My Heart’s in the Right Place, I Promise

I’ve been thinking a lot about what a self-righteous jackass I am. I don’t know if you also think about this, because – and I say this with the utmost love and respect – I have a sneaky feeling that you, being a fellow human being, might also suffer from this affliction.

Before the hot flood of indignation starts rushing through your veins, let me explain. I spend a great deal of time observing people, usually without their knowledge. Not in a creepy stalker/paparazzo way, but more like a curious writer looking for inspiration. And here’s what I’ve noticed about people. We all have very clear ideas about how the world should work. This is true regardless of who we are or where we come from. We believe that we know more than “the masses” because, you know, school and science, or religion and tradition, or whatever our poison happens to be. We are convinced that certain things are common sense, and for some reason these are often things that are open to interpretation. What’s even more fascinating is that none of us are ever part of “the masses”. The masses or “the world”, i.e. the stupid ones, are always other people.

Exhibit A: This morning my mother accused me of burning the lentils, and naturally I defended myself. The fact that I did burn the lentils is beside the point. She said, “Did the lentils burn?” and I heard, “You are a terrible cook. You can’t do anything right and frankly why you bother is a mystery.” Which is INSANE, but there you go. This is how our minds operate. So when someone says “racism”, or “LGBTQ rights” or “God” we hear a long, elaborate story based on any number of things we may have experienced or heard about or read. We can’t even begin to be rational, even if we speak in calm voices and tell ourselves what sensible people we are. Everything is charged.

This is why people will continue to think what they think, feel what they feel and believe what they believe, no matter what. We are all stubbornly subjective, whether we admit it or not, and we all want everyone to think as we do. Because deep down we know this, we have relied on two models of governance: either everybody has a say or one person has a say on everyone else’s behalf. Most of us claim to prefer democracy, and yet we insist that people we disagree with shouldn’t be allowed to express their views. Pretty sure that’s not how democracy works. We can’t have democracy and dictatorship. That’s just greedy.


We have a bad habit of assuming we know better – saints trying to save sinners, intellectuals trying to educate the masses, the liberated trying to emancipate the enslaved, the enlightened trying to wake the sleepwalkers. Everybody’s trying to “help”, but despite scripture, tarot and economists, none of us have the first clue what life will look like in a month, a decade or a century. The fact that I think I’m smarter than everyone else doesn’t make it true, though I take great pleasure in thinking it. It’s all very well to freak out about how “they” (read: we) are screwing up the world. Oh, all those wicked Not-Mes! How dare they? And as for you, idiot who doesn’t share my outrage, you are part of the problem! Sure. We’re all part of the problem, whatever the problem is supposed to be.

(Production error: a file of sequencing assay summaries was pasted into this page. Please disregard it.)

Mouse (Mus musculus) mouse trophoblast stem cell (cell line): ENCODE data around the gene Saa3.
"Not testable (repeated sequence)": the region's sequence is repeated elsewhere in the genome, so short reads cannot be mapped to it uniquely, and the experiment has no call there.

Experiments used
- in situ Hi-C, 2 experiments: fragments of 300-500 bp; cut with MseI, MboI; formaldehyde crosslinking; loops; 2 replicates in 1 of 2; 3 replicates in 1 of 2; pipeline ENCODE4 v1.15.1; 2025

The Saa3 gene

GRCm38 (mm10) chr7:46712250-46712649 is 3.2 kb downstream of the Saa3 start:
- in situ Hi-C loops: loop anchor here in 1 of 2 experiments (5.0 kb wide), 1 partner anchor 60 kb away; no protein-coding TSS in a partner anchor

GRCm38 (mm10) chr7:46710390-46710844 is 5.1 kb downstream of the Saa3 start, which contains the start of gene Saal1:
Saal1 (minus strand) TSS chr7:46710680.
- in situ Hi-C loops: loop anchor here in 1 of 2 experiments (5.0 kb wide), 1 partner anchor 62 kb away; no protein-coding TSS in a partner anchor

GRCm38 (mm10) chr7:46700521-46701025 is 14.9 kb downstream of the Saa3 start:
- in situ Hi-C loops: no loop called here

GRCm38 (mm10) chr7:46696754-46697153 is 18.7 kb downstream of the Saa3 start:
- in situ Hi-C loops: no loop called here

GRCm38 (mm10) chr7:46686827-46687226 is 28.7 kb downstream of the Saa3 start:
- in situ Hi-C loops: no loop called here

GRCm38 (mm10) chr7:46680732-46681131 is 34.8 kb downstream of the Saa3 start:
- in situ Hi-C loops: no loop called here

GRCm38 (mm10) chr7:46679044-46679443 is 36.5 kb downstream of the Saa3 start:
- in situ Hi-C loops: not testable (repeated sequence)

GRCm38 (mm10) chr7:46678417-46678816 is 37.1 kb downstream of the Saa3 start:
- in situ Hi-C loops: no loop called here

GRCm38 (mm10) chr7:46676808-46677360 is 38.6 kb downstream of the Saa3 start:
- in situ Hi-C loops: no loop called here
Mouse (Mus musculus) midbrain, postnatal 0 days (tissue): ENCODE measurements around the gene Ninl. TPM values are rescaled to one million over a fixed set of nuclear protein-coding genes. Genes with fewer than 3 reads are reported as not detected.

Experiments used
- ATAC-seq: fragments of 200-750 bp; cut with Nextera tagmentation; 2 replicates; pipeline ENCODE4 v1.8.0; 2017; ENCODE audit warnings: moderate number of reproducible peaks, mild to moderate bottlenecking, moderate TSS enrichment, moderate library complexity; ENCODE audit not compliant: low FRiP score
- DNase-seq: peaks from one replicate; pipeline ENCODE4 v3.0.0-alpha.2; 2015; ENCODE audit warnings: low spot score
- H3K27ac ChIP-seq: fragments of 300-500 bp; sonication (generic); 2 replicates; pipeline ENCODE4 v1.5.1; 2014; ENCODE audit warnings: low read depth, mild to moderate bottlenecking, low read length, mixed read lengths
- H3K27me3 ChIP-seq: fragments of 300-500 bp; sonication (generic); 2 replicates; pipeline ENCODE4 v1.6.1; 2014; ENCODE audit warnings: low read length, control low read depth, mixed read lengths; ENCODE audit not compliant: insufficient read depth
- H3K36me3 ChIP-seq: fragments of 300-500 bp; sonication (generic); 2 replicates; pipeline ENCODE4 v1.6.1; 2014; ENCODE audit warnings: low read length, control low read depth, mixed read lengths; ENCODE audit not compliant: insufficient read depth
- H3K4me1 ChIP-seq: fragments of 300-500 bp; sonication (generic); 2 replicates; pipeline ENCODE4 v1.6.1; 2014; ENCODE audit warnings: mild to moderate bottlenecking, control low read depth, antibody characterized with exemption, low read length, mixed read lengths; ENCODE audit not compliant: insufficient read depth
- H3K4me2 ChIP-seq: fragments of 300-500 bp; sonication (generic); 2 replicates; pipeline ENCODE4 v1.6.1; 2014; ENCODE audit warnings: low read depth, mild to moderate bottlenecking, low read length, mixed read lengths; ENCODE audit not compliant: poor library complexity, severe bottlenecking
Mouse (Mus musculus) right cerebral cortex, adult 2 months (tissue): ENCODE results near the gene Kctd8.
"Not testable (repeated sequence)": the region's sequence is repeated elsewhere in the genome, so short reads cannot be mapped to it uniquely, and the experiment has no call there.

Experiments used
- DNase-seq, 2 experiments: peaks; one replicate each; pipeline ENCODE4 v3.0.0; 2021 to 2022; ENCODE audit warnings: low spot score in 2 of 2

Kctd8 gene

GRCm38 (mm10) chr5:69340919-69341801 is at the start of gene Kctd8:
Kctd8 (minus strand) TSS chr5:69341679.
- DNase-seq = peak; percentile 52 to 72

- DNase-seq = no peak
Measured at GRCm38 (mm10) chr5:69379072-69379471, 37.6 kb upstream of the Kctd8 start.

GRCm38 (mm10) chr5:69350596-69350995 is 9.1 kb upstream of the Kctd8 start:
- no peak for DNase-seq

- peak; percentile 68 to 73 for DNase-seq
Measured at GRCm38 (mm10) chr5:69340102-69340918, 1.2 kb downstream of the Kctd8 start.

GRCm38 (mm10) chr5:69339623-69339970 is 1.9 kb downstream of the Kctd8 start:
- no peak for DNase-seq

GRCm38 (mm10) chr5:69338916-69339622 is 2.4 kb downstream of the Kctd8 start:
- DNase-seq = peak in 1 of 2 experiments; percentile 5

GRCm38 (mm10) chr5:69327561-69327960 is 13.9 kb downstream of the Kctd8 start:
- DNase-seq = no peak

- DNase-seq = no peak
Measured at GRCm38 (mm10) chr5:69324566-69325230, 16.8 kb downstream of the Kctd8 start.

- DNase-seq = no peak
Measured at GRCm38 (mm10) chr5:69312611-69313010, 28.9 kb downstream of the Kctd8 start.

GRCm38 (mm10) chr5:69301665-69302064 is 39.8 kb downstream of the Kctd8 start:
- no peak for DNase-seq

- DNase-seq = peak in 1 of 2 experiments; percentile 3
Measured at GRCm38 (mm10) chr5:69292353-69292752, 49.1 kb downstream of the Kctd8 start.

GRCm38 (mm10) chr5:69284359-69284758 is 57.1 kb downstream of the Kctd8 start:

I don’t like being told what to think. I like to make my own mistakes, thank you very much, and I’m pretty sure that goes for most of us. So how do we not see the hypocrisy in imposing our view that people should not impose their views? On the flip side, how do I justify calling people out for calling people out? Based on my own argument, I can’t. See? It’s a mess because we’re a mess. The way our minds work is stupid and complex and awesome, and the only way to deal with it is to recognise it.

For the most part, the world is made up of good people with good intentions. Comforting, right? Yes, except the road to hell is paved with good intentions. So what do we do? How do we function? I don’t know. I already told you, I’m not as smart as I think I am. But I’ve figured out a way to interact with others that seems to work, when I get it right. I think about how I would like to be treated, and I try to extend that same courtesy to the people around me. Sometimes the people in question don’t want to be treated the same way I would, and I have to adjust my behaviour so that I can respect both my position and theirs. Sometimes this leaves me feeling like a contortionist. Sometimes I can’t be bothered. Sometimes I’m downright horrible, because self-righteous jackassness is a chronic condition that sneaks up on you.

But the point of this essay is not to offer easy solutions, because I don’t think there are any. The point, as always, is to get us thinking, and then get us thinking about how we think, and why, and what impact it has on the world around us. The point is not for you to freak out if you realise that you are also a self-righteous jackass sometimes. The point is to be aware, to notice when it strikes, and to be able to take a step back and re-evaluate. And maybe, one day, to be able to shake your head and laugh at the weirdness that makes us human.


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